• Water your Christmas cactus just when the top inch of soil is dry to the touch. Use your finger to sense moisture in the soil to identify when it usually dries out and water appropriately. This irrigation balance ensures that the cactus’ hydration needs are met while allowing the soil to dry out enough to prevent wilting and root rot.
  • Mist the stems of the cactus on a frequent basis to simulate the circumstances of its natural Brazilian rainforest setting. Misting your Christmas cactus offers ideal circumstances and keeps it from losing too much moisture via evaporation. If you can’t spray your plant every day, you may use a specific plant humidifier, which is available online.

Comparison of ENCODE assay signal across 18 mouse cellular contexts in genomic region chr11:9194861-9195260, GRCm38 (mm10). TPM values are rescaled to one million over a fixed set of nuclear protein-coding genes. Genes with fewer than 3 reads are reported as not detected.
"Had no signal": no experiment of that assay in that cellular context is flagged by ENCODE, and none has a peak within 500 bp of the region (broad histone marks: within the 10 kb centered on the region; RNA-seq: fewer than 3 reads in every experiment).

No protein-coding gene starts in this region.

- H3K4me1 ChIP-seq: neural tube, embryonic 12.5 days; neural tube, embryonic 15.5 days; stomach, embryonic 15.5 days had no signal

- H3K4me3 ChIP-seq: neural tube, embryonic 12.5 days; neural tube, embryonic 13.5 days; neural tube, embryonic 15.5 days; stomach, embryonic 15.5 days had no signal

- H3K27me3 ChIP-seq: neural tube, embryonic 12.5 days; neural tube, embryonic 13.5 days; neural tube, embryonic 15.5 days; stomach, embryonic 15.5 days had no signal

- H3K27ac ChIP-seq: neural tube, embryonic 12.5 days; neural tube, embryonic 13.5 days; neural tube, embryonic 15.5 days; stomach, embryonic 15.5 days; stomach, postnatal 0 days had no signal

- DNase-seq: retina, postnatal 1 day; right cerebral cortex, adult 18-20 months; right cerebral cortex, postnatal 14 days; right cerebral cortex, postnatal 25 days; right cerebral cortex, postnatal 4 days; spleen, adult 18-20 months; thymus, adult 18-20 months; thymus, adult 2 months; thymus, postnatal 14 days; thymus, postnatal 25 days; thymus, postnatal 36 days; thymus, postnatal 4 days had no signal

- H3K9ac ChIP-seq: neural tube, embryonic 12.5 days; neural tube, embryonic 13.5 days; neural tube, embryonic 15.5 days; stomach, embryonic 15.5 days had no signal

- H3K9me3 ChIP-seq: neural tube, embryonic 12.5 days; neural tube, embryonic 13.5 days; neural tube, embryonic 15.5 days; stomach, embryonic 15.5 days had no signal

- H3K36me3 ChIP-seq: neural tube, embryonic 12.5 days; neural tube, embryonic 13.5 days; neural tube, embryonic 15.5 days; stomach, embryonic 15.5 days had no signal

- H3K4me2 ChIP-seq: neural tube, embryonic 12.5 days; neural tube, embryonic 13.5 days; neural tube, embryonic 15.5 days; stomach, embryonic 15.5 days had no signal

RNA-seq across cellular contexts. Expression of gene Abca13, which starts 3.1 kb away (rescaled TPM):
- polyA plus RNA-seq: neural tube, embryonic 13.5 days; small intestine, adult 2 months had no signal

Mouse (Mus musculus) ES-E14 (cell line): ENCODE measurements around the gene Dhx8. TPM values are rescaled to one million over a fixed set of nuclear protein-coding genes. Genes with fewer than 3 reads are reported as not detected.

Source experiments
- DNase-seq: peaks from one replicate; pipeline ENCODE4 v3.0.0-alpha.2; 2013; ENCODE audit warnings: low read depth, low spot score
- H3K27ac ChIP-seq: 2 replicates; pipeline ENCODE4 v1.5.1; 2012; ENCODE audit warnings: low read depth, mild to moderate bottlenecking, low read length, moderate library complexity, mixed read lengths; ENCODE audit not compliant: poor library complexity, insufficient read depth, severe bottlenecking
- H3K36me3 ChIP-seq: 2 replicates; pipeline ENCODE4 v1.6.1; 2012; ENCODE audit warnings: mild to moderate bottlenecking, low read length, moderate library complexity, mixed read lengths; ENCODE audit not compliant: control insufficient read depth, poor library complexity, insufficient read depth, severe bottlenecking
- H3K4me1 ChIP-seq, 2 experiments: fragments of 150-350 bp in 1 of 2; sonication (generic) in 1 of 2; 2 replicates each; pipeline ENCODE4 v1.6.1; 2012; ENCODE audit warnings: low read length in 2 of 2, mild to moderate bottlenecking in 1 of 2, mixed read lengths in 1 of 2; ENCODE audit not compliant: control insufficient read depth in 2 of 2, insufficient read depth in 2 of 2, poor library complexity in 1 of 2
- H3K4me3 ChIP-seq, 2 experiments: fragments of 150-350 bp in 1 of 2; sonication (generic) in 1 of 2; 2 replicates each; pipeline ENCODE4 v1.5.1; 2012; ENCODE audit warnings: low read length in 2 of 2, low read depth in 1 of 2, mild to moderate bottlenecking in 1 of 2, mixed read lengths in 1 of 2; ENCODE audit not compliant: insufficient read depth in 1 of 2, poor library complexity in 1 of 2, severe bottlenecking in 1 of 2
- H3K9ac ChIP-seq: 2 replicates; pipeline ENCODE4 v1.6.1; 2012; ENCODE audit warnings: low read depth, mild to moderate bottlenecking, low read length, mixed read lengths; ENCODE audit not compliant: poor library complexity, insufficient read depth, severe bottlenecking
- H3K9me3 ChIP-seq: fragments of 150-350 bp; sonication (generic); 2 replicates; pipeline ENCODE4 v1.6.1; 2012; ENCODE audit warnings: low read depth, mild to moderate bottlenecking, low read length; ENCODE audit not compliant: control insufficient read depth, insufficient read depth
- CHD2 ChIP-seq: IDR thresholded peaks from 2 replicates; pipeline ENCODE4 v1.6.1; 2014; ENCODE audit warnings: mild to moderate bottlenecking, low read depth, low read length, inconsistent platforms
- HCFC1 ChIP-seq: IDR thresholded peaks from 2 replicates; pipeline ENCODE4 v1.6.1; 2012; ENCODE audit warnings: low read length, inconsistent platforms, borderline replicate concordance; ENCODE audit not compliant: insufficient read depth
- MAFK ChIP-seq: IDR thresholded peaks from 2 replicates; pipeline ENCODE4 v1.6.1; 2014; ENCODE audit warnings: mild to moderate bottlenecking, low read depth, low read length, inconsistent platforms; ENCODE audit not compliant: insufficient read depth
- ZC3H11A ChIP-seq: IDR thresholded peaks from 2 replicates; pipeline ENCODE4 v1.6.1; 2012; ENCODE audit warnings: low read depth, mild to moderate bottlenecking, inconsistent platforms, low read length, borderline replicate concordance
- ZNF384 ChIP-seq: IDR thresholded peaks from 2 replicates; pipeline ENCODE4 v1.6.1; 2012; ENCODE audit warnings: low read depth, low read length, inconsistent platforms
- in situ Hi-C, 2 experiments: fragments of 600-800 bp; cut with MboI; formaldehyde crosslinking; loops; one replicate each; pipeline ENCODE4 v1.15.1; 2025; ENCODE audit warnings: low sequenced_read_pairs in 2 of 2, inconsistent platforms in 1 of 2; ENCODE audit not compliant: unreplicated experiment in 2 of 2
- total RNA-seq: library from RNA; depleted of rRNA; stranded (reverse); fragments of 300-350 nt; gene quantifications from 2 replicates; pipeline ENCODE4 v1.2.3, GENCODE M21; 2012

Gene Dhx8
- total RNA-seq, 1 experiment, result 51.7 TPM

• When repotting your Christmas cactus, use a potting mix that contains two-thirds potting soil and one-third inorganic material like grit or perlite. A potting mix containing grit or perlite improves soil porosity, enabling water to drain effectively and oxygen to reach the roots for root respiration. This mimics the drainage conditions seen in the Christmas cactus’ natural environment.
  • Keep your Christmas cactus at temps above 50oF (10oC). The Christmas cactus’ optimum temperature range fluctuates throughout the year depending on seasonality, and the plant needs a certain sequence of temperatures to bloom. Keep the cactus away from drafty, chilly sections of the home.
  • The Christmas cactus should cease drooping and recover to its normal shape under the appropriate circumstances.
  • If any stem pieces have come off, this is an excellent chance to reproduce your Christmas cactus. In the correct circumstances, Christmas cactus are fairly simple to reproduce and grow rather fast.